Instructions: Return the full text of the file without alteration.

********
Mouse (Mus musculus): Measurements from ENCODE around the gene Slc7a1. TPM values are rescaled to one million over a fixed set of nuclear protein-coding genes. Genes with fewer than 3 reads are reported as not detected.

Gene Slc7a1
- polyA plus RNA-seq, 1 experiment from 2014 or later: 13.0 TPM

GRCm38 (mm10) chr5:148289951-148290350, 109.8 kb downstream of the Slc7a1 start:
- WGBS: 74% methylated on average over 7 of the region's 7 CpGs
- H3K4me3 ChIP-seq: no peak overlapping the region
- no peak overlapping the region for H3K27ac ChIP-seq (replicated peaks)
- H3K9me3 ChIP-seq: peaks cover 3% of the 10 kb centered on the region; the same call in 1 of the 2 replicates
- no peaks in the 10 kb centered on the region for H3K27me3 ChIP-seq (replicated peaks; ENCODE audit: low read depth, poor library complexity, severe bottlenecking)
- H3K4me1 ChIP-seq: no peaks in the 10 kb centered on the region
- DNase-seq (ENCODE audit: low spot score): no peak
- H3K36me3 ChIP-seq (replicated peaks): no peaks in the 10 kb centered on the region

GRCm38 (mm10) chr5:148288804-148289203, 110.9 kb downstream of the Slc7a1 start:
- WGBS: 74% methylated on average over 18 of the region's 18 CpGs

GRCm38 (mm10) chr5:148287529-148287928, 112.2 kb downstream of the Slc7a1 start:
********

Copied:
Mouse (Mus musculus): Measurements from ENCODE around the gene Slc7a1. TPM values are rescaled to one million over a fixed set of nuclear protein-coding genes. Genes with fewer than 3 reads are reported as not detected.

Gene Slc7a1
- polyA plus RNA-seq, 1 experiment from 2014 or later: 13.0 TPM

GRCm38 (mm10) chr5:148289951-148290350, 109.8 kb downstream of the Slc7a1 start:
- WGBS: 74% methylated on average over 7 of the region's 7 CpGs
- H3K4me3 ChIP-seq: no peak overlapping the region
- no peak overlapping the region for H3K27ac ChIP-seq (replicated peaks)
- H3K9me3 ChIP-seq: peaks cover 3% of the 10 kb centered on the region; the same call in 1 of the 2 replicates
- no peaks in the 10 kb centered on the region for H3K27me3 ChIP-seq (replicated peaks; ENCODE audit: low read depth, poor library complexity, severe bottlenecking)
- H3K4me1 ChIP-seq: no peaks in the 10 kb centered on the region
- DNase-seq (ENCODE audit: low spot score): no peak
- H3K36me3 ChIP-seq (replicated peaks): no peaks in the 10 kb centered on the region

GRCm38 (mm10) chr5:148288804-148289203, 110.9 kb downstream of the Slc7a1 start:
- WGBS: 74% methylated on average over 18 of the region's 18 CpGs

GRCm38 (mm10) chr5:148287529-148287928, 112.2 kb downstream of the Slc7a1 start: